The reality is that the issue of the negotiations over Iran’s nuclear program transcends the traditional conservative-reformist political divide. There is an almost unanimous consensus across Iran’s political spectrum on the necessity of a new agreement in order to secure economic relief from sanctions, and also to establish a framework of cooperation and co-existence of regional interests with the US. There is also an appreciation that the Biden administration is ready to offer sweeping concessions in order to secure the deal, even at the expense of the other Arab Gulf states.
The differences between the political actors in Iran is therefore not over the necessity of the deal, but rather who should get the credit for securing it. Khamenei was notably uncomfortable with the domestic and international praise that the two “reformists,” President Rouhani and Foreign Minister Javad Zarif, received as they were hailed both domestically and internationally for brokering the original pact with the Obama administration. Rouhani’s negotiating success was seen as a dent on Khamenei’s influence and a sign of what could be achieved if the system moved away from the hardline politics of the revolutionary guards.
Trump’s withdrawal from the agreement appeared to vindicate the hardline elements in Iran.
Trump’s withdrawal from the agreement, however, appeared to vindicate the hardline elements and decimated Rouhani and Zarif’s image as capable defenders of Iran’s interests. As the Trump administration went on to impose “maximum” pressure, and as Rouhani and Zarif desperately sought relief from a shell-shocked European Union that offered no serious redress or effective recourse, Khamenei recovered from the damage done to his power and influence.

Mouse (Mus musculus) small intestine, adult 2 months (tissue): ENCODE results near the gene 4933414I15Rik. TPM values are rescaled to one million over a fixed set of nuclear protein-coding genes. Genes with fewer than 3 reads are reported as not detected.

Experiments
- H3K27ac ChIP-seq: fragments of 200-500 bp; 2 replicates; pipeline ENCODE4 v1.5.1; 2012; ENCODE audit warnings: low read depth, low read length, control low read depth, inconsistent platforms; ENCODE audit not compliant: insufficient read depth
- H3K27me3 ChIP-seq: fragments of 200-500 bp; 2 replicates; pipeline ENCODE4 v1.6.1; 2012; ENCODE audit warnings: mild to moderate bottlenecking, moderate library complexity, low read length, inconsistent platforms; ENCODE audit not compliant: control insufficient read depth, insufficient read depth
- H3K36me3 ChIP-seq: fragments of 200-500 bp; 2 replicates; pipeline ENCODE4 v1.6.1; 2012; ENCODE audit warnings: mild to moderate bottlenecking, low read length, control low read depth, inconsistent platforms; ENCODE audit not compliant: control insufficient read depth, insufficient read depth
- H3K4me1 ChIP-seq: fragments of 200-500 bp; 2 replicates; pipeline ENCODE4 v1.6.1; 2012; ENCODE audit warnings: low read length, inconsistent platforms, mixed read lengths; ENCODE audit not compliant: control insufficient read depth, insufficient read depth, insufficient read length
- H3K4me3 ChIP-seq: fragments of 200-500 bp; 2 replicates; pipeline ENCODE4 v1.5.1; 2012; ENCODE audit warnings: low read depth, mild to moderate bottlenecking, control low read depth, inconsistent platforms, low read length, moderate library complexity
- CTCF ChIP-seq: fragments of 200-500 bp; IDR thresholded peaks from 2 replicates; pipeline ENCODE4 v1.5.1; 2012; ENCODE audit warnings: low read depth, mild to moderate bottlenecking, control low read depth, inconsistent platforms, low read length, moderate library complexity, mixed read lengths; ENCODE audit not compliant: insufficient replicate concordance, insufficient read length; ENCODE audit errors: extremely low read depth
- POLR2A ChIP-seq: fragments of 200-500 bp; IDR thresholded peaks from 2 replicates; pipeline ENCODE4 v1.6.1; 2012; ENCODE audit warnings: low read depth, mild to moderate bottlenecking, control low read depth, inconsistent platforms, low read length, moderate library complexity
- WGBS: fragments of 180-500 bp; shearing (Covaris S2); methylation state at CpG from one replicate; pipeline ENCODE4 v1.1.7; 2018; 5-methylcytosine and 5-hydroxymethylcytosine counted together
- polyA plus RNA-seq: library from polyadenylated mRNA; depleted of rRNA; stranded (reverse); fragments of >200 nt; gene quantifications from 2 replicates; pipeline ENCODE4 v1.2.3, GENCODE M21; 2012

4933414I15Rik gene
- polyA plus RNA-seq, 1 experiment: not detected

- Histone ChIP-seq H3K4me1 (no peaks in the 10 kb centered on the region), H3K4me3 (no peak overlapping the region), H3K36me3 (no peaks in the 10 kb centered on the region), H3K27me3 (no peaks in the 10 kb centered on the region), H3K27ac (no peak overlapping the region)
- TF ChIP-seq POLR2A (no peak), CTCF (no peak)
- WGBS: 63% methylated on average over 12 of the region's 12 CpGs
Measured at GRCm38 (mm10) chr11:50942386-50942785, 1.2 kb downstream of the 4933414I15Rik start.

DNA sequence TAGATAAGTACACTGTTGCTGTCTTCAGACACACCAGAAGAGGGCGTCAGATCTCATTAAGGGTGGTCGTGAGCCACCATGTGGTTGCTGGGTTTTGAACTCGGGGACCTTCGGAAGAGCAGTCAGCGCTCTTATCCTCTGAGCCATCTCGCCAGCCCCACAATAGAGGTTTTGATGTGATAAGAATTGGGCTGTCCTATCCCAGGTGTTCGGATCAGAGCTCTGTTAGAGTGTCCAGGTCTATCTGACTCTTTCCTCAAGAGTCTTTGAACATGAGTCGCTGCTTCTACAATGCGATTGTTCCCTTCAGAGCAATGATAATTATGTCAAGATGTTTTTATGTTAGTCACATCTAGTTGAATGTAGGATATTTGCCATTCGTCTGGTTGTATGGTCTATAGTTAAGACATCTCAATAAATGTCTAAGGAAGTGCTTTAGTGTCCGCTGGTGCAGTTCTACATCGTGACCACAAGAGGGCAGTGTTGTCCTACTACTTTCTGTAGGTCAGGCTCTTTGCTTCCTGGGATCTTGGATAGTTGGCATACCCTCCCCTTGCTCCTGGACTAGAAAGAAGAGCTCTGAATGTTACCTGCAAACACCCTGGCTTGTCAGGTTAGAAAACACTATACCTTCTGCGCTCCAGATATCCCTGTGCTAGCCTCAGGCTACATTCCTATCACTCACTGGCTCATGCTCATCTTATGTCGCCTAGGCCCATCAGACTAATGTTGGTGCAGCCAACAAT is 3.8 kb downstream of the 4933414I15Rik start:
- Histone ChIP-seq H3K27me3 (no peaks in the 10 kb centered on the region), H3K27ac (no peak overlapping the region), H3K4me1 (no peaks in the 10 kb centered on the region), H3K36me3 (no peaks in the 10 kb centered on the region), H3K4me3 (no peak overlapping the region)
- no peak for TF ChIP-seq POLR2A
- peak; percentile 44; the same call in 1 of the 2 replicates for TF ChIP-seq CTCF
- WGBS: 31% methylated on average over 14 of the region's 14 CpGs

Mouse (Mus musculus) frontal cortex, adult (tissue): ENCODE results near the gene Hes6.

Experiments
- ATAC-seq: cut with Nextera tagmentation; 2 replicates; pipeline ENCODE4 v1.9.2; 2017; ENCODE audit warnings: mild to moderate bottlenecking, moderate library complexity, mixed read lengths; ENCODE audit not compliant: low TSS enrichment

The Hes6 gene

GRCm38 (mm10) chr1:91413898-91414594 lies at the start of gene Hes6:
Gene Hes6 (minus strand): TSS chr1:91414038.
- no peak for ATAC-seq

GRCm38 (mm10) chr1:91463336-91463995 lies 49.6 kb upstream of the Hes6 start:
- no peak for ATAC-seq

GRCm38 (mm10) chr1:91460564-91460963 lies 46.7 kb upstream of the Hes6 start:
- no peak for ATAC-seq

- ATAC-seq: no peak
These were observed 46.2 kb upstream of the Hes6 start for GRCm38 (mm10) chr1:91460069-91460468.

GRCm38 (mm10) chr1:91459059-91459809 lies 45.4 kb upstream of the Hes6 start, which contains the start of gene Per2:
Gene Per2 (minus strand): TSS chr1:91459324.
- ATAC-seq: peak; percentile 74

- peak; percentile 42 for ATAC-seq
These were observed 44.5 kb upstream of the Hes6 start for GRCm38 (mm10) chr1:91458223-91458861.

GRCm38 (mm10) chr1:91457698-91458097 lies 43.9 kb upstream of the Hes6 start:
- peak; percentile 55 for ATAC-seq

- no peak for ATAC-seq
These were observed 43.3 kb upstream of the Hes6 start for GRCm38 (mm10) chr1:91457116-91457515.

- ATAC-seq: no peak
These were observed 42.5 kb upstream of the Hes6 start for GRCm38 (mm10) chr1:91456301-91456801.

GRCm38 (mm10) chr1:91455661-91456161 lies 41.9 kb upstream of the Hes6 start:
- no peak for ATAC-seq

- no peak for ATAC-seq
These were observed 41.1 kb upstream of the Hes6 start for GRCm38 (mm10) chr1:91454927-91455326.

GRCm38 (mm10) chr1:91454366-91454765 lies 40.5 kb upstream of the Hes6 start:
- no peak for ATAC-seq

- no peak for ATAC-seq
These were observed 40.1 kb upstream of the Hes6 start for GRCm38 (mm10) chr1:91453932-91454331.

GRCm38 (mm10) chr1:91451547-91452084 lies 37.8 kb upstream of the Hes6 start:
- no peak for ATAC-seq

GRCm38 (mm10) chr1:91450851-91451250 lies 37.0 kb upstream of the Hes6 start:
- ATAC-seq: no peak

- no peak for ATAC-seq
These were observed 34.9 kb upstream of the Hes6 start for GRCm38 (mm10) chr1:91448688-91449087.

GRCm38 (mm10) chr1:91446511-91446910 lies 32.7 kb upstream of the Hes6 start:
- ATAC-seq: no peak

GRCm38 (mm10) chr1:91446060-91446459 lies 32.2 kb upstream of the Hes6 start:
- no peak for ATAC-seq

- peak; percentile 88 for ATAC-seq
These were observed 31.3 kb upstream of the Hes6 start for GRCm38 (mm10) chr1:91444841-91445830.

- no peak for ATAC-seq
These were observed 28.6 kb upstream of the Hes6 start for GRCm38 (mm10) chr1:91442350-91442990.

This is one of the reasons why Khamenei was especially keen to lend his support and public backing to Ebrahim Raisi. As a close ally of Khamenei, and therefore far less inclined to antagonize him publicly in the manner that his predecessors Rouhani and Ahmadinejad have done, Khamenei will be able to attribute the success of the nuclear deal negotiations, and subsequent economic relief, to the “resistance” and policies of conservative elements. Thus, Khamenei will seek to present to the Iranian people that the “reformists” are an impractical alternative, and that the “conservatives” are the ones who rescued a deal that the reformists could not protect.